- Pregnancy . The reason isn’t clear, but sometimes, inflammation of the thyroid occurs after pregnancy. This is called postpartum thyroiditis. Women with this condition usually have a severe increase in thyroid hormone levels followed by a sharp drop in thyroid hormone production. Most women with postpartum thyroiditis will regain their normal thyroid function.
- Problems with the thyroid at birth. Some babies may be born with a thyroid gland that did not develop correctly or does not work properly. This type of hypothyroidism is called congenital hypothyroidism. Most hospitals in the U.S. screen babies at birth for this disease.
- Pituitary gland damage or disorder. Rarely, a problem with the pituitary gland can interfere with the production of thyroid hormone. The pituitary gland makes a hormone, called thyroid-stimulating hormone (TSH), which tells your thyroid how much hormone it should make and release.
- Disorder of the hypothalamus. An extremely rare form of hypothyroidism can occur if the hypothalamus in the brain does not produce enough of a hormone called TRH. TRH affects the release of TSH from the pituitary gland.
Primary hypothyroidism is caused by a problem with the thyroid gland itself.
Secondary hypothyroidism occurs when another problem interferes with the thyroid’s ability to produce hormones. For example, the pituitary gland or hypothalamus produce hormones that trigger the release of thyroid hormone. A problem with one of these glands can make your thyroid underactive. Sometimes, an underactive thyroid that results from a problem with the hypothalamus is called tertiary hypothyroidism.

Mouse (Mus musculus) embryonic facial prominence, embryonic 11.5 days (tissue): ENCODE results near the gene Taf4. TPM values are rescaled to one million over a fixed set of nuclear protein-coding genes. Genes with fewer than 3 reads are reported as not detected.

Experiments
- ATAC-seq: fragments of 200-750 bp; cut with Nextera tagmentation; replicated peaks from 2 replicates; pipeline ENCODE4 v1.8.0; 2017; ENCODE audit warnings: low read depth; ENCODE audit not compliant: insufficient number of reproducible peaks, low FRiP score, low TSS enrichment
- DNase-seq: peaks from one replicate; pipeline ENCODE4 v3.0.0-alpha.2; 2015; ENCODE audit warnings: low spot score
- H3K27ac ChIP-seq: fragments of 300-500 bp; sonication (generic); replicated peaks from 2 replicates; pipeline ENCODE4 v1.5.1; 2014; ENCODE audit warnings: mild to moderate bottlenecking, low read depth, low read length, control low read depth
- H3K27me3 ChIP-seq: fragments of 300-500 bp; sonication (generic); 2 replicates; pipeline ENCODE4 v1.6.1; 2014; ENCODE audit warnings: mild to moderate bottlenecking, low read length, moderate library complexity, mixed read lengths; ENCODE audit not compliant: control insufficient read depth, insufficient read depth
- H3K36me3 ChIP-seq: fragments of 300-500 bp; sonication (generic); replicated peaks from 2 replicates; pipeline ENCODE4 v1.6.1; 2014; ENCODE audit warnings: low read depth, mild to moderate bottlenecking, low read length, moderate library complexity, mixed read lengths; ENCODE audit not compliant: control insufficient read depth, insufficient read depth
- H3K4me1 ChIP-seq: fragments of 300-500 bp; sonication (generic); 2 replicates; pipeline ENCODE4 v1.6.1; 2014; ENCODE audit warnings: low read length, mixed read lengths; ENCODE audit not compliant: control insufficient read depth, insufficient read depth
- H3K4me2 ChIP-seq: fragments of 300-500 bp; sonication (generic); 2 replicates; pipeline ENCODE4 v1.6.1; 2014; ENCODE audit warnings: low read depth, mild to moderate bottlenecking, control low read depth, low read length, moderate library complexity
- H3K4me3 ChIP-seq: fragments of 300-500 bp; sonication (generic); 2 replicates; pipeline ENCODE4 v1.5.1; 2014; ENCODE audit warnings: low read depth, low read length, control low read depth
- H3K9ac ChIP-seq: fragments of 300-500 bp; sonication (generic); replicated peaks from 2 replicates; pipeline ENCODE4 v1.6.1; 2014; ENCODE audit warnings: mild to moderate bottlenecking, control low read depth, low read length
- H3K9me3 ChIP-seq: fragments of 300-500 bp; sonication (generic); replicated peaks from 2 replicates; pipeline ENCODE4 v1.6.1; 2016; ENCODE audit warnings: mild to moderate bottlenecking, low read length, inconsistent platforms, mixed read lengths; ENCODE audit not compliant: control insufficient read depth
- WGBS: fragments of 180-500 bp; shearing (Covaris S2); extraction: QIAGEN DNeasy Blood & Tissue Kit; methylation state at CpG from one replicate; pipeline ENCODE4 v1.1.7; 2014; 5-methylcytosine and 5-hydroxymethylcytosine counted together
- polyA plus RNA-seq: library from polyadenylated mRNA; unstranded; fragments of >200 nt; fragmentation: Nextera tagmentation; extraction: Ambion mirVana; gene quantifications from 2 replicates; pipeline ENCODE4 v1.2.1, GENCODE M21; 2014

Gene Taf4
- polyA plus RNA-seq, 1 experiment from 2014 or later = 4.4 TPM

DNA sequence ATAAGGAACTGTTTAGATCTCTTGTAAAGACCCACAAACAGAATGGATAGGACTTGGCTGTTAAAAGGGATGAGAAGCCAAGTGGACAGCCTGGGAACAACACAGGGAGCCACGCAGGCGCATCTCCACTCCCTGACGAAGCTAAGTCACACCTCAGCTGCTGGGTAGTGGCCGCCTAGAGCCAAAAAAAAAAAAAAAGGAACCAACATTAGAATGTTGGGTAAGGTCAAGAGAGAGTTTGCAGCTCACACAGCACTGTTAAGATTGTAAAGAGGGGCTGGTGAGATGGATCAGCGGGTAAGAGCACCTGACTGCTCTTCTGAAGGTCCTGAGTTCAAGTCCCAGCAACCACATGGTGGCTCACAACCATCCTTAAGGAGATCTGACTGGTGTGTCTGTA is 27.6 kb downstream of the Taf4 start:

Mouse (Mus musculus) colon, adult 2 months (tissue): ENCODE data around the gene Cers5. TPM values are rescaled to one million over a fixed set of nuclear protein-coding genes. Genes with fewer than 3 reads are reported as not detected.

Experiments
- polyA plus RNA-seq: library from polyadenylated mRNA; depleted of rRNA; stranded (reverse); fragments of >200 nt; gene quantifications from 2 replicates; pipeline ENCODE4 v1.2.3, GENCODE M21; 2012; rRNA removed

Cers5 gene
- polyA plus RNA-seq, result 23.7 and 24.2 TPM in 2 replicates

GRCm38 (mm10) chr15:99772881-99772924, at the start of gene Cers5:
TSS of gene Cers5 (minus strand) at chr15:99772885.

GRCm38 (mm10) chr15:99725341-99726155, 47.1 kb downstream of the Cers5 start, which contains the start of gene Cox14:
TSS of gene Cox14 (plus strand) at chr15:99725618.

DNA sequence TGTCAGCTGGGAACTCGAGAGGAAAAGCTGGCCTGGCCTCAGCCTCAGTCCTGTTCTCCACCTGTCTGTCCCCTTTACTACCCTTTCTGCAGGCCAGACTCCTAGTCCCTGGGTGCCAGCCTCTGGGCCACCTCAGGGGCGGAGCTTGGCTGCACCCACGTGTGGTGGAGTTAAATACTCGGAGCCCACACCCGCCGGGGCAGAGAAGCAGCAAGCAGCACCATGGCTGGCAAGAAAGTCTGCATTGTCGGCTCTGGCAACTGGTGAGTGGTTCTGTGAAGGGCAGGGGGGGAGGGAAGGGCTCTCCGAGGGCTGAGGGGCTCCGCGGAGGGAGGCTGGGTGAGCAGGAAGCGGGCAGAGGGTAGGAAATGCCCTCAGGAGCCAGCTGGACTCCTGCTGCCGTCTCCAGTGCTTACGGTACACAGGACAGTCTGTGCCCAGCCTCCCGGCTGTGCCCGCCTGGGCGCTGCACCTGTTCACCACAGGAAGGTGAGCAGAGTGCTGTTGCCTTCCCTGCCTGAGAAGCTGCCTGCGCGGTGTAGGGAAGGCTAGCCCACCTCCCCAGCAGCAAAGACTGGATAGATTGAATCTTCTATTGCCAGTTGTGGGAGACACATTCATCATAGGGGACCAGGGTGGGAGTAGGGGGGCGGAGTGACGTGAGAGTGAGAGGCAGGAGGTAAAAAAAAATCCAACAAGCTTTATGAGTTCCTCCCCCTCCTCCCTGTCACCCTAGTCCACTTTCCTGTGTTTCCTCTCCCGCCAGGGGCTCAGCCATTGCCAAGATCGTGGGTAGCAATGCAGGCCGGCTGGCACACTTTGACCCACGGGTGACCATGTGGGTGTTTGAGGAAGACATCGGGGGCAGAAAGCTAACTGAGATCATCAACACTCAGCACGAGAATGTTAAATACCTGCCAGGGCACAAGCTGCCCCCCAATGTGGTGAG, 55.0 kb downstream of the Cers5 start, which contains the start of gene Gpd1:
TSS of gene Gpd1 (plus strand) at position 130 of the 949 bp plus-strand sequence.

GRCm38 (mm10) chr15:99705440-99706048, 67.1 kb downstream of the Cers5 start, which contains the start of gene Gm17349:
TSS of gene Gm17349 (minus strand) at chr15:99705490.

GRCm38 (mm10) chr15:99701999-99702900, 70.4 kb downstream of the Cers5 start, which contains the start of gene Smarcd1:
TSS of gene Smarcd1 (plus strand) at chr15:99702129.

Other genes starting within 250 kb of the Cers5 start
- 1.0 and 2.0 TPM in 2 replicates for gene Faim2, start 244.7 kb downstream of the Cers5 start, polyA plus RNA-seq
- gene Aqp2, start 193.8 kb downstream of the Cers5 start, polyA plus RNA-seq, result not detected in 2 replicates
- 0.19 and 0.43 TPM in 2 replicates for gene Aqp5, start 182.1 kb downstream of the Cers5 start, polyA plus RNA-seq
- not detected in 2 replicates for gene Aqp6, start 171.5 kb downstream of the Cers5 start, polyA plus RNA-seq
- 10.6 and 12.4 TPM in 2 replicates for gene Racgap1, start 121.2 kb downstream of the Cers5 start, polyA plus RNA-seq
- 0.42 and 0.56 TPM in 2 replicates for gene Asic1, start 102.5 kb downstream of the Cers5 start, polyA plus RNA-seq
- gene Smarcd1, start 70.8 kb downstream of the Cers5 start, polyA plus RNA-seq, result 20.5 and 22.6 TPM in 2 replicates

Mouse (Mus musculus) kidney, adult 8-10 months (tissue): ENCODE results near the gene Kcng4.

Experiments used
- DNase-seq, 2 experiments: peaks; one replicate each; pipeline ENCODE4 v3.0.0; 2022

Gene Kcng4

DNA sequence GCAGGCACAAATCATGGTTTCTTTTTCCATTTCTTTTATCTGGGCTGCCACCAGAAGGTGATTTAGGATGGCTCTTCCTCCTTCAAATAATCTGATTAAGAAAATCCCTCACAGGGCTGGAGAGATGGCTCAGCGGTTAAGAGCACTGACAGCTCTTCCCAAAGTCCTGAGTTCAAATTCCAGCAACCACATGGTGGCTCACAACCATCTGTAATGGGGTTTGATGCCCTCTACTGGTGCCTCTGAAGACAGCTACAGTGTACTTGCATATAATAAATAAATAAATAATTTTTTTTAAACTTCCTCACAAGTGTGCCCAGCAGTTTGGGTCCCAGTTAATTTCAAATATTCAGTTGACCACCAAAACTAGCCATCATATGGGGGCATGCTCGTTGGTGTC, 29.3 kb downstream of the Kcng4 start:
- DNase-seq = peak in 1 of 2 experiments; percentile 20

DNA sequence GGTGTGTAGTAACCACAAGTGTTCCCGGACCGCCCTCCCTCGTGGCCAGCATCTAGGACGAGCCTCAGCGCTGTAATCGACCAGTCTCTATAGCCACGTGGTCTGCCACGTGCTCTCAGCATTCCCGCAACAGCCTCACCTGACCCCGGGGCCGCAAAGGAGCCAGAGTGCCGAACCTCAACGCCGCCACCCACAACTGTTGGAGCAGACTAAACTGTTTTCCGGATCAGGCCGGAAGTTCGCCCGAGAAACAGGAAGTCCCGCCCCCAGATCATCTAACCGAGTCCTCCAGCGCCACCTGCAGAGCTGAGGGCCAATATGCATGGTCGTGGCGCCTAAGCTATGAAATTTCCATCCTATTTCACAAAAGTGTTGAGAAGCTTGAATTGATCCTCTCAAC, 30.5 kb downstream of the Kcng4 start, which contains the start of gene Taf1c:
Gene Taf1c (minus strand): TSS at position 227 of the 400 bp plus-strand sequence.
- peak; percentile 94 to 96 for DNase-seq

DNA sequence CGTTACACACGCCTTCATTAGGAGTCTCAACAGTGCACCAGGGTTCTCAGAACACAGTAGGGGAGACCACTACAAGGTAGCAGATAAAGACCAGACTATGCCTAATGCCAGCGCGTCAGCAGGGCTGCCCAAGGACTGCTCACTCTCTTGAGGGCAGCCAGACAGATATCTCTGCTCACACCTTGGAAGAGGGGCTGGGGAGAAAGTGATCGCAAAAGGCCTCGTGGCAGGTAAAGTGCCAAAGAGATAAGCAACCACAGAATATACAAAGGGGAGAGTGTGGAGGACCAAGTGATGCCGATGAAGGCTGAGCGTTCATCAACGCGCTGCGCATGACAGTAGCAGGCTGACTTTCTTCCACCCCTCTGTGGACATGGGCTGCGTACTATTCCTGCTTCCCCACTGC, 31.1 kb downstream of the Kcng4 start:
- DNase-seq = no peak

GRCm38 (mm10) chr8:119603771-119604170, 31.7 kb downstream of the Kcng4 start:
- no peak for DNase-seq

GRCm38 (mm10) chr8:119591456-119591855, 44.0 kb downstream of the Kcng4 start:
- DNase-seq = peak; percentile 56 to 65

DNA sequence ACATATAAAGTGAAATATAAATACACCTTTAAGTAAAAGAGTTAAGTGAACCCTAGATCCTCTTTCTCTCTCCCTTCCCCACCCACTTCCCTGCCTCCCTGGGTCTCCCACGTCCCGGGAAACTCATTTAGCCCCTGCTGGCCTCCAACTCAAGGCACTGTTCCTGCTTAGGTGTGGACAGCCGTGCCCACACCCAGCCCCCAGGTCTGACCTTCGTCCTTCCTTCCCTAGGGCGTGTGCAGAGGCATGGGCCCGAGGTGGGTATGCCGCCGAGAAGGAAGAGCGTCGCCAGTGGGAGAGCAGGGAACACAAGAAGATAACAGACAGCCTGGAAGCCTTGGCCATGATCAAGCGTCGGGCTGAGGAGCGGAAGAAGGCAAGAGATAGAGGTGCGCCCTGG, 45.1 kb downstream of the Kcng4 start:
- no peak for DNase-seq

Hypothyroidism Risk Factors
Women, particularly older women, are more likely to develop hypothyroidism than men. You are also more likely to develop hypothyroidism if you have a close family member with an autoimmune disease. Other risk factors include:
- Race (being white or Asian)
- Age (growing older)
- Prematurely graying hair
- Autoimmune disorders such as type 1 diabetes, multiple sclerosis, rheumatoid arthritis, celiac disease, Addison’s disease, pernicious anemia, or vitiligo
- Bipolar disorder
- Down syndrome
- Turner syndrome
Diagnosis of Hypothyroidism
If you have symptoms of hypothyroidism, your doctor will order blood tests to check hormone levels. These may include:
- Thyroid-stimulating hormone (TSH)
- T4 (thyroxine)
Lower-than-normal T4 levels usually mean you have hypothyroidism. However, some people may have increased TSH levels while having normal T4 levels. This is called subclinical (mild) hypothyroidism. It is believed to be an early stage of hypothyroidism.